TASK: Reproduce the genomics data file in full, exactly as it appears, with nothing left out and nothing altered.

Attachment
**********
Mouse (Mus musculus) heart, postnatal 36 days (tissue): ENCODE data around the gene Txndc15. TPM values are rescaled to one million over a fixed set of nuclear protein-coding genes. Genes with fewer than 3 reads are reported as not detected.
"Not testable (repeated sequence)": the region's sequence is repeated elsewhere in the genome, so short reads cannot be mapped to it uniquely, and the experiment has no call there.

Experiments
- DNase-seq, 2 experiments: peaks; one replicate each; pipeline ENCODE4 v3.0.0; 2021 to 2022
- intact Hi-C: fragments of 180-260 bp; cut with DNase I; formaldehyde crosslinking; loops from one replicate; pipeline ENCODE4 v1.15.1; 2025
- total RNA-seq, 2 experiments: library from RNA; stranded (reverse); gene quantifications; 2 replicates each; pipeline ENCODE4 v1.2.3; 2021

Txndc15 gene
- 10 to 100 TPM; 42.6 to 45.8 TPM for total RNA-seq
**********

Mouse (Mus musculus) heart, postnatal 36 days (tissue): ENCODE data around the gene Txndc15. TPM values are rescaled to one million over a fixed set of nuclear protein-coding genes. Genes with fewer than 3 reads are reported as not detected.
"Not testable (repeated sequence)": the region's sequence is repeated elsewhere in the genome, so short reads cannot be mapped to it uniquely, and the experiment has no call there.

Experiments
- DNase-seq, 2 experiments: peaks; one replicate each; pipeline ENCODE4 v3.0.0; 2021 to 2022
- intact Hi-C: fragments of 180-260 bp; cut with DNase I; formaldehyde crosslinking; loops from one replicate; pipeline ENCODE4 v1.15.1; 2025
- total RNA-seq, 2 experiments: library from RNA; stranded (reverse); gene quantifications; 2 replicates each; pipeline ENCODE4 v1.2.3; 2021

Txndc15 gene
- 10 to 100 TPM; 42.6 to 45.8 TPM for total RNA-seq